Maxime Matray, Alexia Walther • Directors
“It gets a little grotesque”
by Jan Lumholdt
- VENICE 2018: The first feature by Maxime Matray and Alexia Walther, Blonde Animals, presented in Venice's International Film Critics’ Week, shakes up both the audience and Claude Debussy
Right from the get-go, Maxime Matray and Alexia Walther’s Blonde Animals [+see also:
interview: Maxime Matray, Alexia Walther
film profile] takes the viewer by storm. An out-of-tune rendition of Claude Debussy’s Prelude to the Afternoon of a Faun is heard as we meet Fabien, a seemingly lost man desperately munching on salmon and trying to get to Paris. Another man appears, seeming equally lost, with a strange bag. As the scenarios grow stranger (decapitated heads, large amounts of buried salmon, a silly 1990s sitcom, very dirty porn loops, black crows and a host of eccentric people), we first fear getting lost, but eventually accept the ride and go along with it.
Fresh from the screening in the International Film Critics’ Week at Venice, Cineuropa sat down with the talkative, creative couple, with Maxime Matray providing the “final” answers: “I am the one who speaks English, and Alexia speaks all other languages.”
Cineuropa: How have you chosen to describe this film to those about to see it? Or when you pitched it in the first place?
Maxime Matray: This has been our main problem. We can’t really talk about a story or characters, or even anything concrete. We have a hard-drinking ex-TV star who rediscovers his own past through someone else, and who, like a salmon, swims back against the stream… Luckily, our producer Emmanuel Chaumet, who did a short film with us some five years ago, really wanted to work with us. I’m not sure if this movie would have been made if we’d had to pitch it.
As an Alice in Wonderland-like tale, perhaps?
Like a dream, I would say, a little like Buñuel, Henri Michaux or Georges Bataille – not exactly surrealists, but interested in dreams and how to construct stories with a “dream logic”. One of the main ideas is a quote from Michaux: “He who went for a kiss brought back a head.” This idea kick-started the whole movie – we found it very cinematic.
Have you used any of your own dreams for the film?
For ten or 15 years, we have written some of them down. Then we used some of them, yes.
In Buñuel’s The Phantom of Liberty or – why not? – Monty Python, the stories flow into each other, seemingly without logic. Blonde Animals shows a similar structure.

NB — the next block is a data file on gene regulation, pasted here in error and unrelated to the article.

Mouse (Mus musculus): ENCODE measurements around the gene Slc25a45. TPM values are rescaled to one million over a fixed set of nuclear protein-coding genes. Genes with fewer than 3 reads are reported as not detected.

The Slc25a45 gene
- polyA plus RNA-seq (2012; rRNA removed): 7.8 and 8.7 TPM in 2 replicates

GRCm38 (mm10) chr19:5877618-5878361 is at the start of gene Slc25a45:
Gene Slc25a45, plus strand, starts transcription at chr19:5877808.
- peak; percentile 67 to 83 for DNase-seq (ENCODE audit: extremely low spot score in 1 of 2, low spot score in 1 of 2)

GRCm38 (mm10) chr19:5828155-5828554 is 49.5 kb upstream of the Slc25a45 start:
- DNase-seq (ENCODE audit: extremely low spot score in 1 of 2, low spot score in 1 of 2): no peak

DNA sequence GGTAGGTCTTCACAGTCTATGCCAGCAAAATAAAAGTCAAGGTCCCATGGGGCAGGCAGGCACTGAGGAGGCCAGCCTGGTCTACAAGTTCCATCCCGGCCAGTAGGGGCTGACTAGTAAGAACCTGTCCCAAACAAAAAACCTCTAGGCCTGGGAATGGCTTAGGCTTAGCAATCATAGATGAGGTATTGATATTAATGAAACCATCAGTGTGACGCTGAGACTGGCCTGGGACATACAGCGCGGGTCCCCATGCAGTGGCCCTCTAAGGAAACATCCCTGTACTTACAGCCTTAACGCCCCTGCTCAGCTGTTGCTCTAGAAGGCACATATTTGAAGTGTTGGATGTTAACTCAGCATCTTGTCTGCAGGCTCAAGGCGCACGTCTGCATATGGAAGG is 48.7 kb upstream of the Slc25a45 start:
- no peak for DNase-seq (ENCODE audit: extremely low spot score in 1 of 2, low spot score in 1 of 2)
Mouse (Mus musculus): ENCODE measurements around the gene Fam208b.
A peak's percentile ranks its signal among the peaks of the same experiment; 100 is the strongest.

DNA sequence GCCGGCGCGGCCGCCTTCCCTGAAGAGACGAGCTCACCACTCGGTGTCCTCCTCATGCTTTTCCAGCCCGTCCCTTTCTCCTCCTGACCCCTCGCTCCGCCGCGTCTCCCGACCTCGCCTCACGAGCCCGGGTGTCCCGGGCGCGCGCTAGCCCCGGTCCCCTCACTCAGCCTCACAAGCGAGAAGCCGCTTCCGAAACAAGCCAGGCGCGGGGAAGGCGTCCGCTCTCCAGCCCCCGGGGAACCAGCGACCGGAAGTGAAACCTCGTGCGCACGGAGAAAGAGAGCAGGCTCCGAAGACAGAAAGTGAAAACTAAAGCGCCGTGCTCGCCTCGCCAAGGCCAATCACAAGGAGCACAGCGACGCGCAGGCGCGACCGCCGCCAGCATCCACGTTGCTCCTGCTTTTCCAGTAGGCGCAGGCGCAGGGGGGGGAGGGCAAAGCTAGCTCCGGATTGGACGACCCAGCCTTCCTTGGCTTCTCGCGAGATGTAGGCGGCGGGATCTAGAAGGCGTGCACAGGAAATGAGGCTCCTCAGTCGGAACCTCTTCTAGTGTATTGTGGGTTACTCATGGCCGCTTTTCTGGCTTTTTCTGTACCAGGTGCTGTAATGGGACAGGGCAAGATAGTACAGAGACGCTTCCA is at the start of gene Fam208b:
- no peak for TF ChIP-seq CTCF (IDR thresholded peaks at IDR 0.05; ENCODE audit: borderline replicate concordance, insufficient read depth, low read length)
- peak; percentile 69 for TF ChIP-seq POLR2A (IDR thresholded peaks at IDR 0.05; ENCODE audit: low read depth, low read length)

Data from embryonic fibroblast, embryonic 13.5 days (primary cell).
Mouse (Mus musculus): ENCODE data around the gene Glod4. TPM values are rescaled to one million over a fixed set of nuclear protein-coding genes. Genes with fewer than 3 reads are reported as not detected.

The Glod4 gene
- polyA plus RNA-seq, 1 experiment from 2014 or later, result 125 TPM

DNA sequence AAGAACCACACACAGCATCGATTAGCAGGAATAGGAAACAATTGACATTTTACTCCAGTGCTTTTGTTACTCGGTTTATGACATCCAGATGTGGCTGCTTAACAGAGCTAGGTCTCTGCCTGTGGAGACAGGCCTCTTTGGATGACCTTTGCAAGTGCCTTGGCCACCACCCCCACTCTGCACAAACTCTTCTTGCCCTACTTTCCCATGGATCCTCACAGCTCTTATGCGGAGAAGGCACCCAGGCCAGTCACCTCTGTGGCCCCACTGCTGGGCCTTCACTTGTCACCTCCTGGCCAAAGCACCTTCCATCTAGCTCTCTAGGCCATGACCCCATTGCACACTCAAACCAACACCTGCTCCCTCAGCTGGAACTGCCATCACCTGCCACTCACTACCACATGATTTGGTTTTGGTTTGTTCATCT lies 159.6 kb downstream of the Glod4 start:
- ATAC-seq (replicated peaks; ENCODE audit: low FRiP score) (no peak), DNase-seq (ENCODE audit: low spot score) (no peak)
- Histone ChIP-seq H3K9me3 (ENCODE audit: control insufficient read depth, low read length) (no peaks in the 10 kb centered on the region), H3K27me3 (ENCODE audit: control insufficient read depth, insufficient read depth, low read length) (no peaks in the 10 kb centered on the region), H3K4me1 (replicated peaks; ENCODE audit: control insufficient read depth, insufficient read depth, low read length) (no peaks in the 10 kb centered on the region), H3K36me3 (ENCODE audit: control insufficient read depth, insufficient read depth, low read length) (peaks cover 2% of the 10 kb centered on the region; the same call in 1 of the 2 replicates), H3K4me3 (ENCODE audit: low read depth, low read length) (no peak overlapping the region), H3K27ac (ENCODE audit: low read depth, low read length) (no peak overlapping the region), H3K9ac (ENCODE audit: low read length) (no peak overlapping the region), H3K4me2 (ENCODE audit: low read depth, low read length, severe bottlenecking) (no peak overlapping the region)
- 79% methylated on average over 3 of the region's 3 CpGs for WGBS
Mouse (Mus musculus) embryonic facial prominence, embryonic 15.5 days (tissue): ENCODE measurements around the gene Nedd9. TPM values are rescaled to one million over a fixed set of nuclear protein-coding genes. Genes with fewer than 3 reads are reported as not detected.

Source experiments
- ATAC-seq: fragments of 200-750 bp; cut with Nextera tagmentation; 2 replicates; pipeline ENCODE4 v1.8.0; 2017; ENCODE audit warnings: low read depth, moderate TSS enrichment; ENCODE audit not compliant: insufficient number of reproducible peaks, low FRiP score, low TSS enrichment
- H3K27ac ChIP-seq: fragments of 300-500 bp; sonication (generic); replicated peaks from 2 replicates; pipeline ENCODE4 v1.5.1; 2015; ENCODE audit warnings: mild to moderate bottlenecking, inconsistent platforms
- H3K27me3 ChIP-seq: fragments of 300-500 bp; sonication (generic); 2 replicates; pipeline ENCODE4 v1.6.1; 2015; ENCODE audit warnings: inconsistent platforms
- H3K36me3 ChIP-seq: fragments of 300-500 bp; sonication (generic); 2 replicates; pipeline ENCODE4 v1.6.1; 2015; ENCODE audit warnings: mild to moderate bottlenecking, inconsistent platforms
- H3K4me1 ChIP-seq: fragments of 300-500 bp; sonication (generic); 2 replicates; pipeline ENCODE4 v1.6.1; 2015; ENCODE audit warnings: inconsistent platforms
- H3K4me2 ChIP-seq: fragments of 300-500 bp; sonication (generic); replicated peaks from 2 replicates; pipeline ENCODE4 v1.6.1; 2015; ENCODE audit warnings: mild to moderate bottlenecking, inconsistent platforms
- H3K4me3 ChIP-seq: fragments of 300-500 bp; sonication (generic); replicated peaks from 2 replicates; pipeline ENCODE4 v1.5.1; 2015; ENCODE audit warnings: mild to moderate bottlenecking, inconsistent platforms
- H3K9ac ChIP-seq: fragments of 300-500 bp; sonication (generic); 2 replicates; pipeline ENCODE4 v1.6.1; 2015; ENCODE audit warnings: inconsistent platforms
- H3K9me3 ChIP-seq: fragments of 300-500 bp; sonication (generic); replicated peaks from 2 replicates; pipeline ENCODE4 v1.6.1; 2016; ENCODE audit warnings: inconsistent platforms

Like an editing software program for dreams! We have tried to construct it a little like this. The pieces kind of almost melt into each other. It gets a little grotesque.
How did the actors react when they got the script?
They were good. At first, we were a bit frightened that some strange things like poo and vomit would put them off, but no one complained.
You direct together. Who does what, and why is it good to be two captains helming the ship?
We talk a lot. One is on the picture side, and the other handles the actors. I am more on the detail side, and Alexia is more on the big picture. She has a feel for the rhythm of the movie and how things feel. Then we switch and surprise each other. It’s good to be two people in the writing process, and we talk a lot when we write. This process has been ongoing in the over ten years that we have been working together.
The soundtrack includes a lot of Debussy, especially Prelude to the Afternoon of a Faun, performed electronically and in an untraditional, perhaps even controversial, way.
I hope the Debussy lovers won’t get offended by what I did; I’m a very bad musician who does most of the music for our films. But I’m thinking that Debussy himself has been waiting for this to happen with his music, for it to get shaken up a little. I even think he may have loved it. And the idea behind our choice of Prelude to the Afternoon of a Faun is that Fabien is like a faun. Fauns in mythology are in between animals, humans and gods. One of their traits is that they forget very quickly, which allows them to be happy forever.
Because deep down, at the heart of this story, there is the basic theme of dealing with grief, right?
That’s the main point of the film – what you can do to deal with the memories of the death of someone close to you. And I think the answer in the movie is not a conventional one: that you can do whatever you want to yourself, even something horrific or wrong, as long as it leads to something good.
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